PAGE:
We were also fortunate to be in the Badlands for the 100th birthday of the National Park Service. They had a big party with cake, ice cream, fresh lemonade and all kinds of ranger activities. The coolest activity was the rangers from nearby Minute Man Missile National Historic Site coming over to make air-power paper rockets.
Braden and I also attended several evening ranger programs where we learned that prairie dogs can carry the bubonic plague, Black Footed Ferrets were thought to be extinct but are making a nice comeback, and both of those species likes peanut butter. After one of the classes, a volunteer opened up the a telescope and let Braden and I see Saturn in the super dark sky.
I went out and messed around with some night sky photography and it looks like we were camping on Mars. (Can you find the big dipper?)
During the days, I worked while Braden and Jess earned a slew of Junior Ranger badges from the Badlands, Minute Man Missile and the National Grasslands Visitor Center.
The campsite was inside the national park and while the scenery was beautiful, the site was little more than a wide spot in the road with an electric plug. We also met another batch of Vermonters Lynn and Anne who were very nice. We’ve liked 4 of 4 Vermonters so far.
But while the activities were fun, the reason to come to the Badlands is the scenery — and there’s nothing like it. In the evenings we took some really unusual hikes through the formations. Up close, the buttes and peaks are sealed in with hard, bumpy mud. The bands of pinks, browns and even yellows in the landscape seem to light up in the sunset. Several places don’t have trails, but do have numbered signs you can see along a designated route to show you how to get around. One on drive to a hike, we even saw a half dozen big horn sheep climbing a butte 100 yards away.
It was cool to me that the first time we opened up Braden’s curtain so he could see while we drove into the park he noticed this place was different. “Whoa this is cool!” he said. “I want to stay here for a lot of days.” We’d never told him that formations like that were beautiful. He just knew it. That’s what makes our national parks special. Even a four-year-old knows in one glance that these places are special.
The Black Hills
From the Badlands, we eased out farther west, stopping first at the renowned tourist trap Wall Drug. It was an interesting place with a mediocre buffalo burger. They had statues and mannequins of everything from wild west to dinosaurs. The coolest thing they had was a frisbee that looked like a buffalo patty. I’m still not sure why we didn’t get one for each of you for Christmas.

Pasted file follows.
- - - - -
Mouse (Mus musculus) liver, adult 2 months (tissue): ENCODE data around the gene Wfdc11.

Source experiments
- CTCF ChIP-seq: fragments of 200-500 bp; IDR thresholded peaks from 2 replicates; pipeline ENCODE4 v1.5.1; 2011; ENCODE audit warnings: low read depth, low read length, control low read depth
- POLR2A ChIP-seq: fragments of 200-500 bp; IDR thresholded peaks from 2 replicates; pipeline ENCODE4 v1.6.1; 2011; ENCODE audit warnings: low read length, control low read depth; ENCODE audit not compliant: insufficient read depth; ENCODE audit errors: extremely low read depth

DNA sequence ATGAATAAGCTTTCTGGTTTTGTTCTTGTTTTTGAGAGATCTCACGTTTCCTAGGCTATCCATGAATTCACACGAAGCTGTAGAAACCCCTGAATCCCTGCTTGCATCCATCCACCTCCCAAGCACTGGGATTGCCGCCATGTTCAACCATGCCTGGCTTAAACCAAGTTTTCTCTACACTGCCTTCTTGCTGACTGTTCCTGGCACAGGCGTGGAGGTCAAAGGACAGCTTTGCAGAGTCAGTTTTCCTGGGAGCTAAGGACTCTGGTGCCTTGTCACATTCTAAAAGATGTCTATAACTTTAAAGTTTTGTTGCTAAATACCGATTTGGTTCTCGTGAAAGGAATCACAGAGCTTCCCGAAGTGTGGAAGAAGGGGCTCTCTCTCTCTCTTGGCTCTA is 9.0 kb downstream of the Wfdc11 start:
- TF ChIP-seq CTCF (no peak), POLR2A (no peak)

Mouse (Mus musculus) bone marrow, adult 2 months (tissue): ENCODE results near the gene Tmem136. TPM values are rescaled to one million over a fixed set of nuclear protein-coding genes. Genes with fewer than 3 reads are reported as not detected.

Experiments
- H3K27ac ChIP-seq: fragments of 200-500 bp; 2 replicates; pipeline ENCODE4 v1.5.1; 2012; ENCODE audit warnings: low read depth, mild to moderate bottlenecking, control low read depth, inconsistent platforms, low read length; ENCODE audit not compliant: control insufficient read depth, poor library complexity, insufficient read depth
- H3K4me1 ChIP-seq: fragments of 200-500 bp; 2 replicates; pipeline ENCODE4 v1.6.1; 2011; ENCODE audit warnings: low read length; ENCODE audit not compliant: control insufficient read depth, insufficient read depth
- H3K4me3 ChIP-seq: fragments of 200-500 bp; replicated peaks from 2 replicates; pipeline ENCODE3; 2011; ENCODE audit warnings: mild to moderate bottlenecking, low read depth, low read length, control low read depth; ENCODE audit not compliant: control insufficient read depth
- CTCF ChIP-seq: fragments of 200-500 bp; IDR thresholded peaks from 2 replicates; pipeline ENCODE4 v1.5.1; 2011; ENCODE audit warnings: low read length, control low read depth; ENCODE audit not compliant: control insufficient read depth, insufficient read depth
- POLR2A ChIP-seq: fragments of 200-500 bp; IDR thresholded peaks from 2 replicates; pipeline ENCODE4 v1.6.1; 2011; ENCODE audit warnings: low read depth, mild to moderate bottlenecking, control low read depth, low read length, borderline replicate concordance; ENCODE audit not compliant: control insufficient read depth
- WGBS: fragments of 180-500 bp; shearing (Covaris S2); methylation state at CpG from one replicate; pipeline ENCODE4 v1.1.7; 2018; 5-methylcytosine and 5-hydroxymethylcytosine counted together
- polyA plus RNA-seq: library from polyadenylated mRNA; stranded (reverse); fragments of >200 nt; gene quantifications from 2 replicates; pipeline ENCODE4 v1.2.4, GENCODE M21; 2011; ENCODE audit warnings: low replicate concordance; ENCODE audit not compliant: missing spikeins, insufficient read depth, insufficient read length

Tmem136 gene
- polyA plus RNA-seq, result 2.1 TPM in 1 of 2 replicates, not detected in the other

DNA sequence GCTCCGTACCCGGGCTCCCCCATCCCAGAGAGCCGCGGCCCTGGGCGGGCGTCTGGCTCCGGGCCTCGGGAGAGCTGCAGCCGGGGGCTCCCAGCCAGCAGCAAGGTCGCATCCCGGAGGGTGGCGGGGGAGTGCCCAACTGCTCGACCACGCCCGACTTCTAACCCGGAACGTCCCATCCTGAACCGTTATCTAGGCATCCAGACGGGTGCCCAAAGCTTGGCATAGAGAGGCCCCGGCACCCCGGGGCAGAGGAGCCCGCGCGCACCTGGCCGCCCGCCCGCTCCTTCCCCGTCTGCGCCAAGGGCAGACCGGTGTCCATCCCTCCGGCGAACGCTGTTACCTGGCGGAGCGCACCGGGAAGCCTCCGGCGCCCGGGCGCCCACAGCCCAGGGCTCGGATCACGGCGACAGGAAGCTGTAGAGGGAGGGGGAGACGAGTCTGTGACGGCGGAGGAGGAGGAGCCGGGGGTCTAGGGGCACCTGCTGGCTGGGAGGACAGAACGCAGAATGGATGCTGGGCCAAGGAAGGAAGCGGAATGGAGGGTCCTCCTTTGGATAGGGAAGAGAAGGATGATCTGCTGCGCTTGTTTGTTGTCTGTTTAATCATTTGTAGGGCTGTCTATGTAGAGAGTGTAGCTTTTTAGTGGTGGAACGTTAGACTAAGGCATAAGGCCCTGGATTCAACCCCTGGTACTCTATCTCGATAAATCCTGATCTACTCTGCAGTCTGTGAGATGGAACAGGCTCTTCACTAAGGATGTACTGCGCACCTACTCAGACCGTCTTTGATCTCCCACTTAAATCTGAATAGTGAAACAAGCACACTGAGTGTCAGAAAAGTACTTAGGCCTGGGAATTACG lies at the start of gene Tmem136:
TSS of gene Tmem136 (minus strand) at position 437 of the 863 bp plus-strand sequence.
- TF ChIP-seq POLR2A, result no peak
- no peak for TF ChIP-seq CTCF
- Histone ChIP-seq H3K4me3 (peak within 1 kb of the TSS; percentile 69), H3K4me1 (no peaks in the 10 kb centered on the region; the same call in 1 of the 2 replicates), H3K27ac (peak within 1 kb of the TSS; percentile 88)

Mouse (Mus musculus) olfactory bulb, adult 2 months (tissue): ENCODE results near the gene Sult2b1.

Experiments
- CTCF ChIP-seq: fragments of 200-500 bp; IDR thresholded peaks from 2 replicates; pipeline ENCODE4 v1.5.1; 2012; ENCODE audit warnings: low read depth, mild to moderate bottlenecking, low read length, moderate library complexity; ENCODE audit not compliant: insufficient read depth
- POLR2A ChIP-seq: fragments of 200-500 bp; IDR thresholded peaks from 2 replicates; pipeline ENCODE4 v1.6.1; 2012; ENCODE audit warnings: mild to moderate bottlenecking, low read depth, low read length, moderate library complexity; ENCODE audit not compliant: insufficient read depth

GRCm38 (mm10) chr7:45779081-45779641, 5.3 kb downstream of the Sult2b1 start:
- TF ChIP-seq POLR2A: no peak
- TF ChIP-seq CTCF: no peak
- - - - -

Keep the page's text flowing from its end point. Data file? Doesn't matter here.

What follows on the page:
We also drove past Sturgis, SD, home of the famous motorcycle rally. The rally was over, but there were still signs up for “Topless Tuesdays” and a concert lineup that included Willie Nelson, Kid Rock and Weird Al. I’d like to think they all shared the stage for a song or two.
We also stopped briefly at the Laura Ingalls Wilder homestead of “Little House on the Prairie” fame.
Custer State Park
Like the UP, Custer State Park is a well known destination for many RVers we’d talked to. Simply put, there’s not other state park like it. We came to see the large heard of bison the park allows to roam and were not disappointed. They were everywhere and pretty awesome. They also didn’t not care anything about where roads were. As we sat in one Buffalo Jam, as the rangers call traffic backups caused by bison in the road, it occurred to me that some of the bulls out there weighed as much as our little 2200 lb Fit. And they had horns!
Beyond the buffalo, we were pleased to see burros, prairie dogs and pronghorn antelope.
What we did not know about Custer State Park was the area around Needles Highway, where jagged spires jut out above everything else. Keep in mind, we’d been driving through prairies for days. Custer State Park suddenly had trees and then jagged mountains. The unexpectedness only added to the beauty. The area around Sylvan Lake is one of the prettiest spots we’ve ever been. It looked like the kind of place Vegas or Disney would try to replicate with fiberglass, except this was the real deal.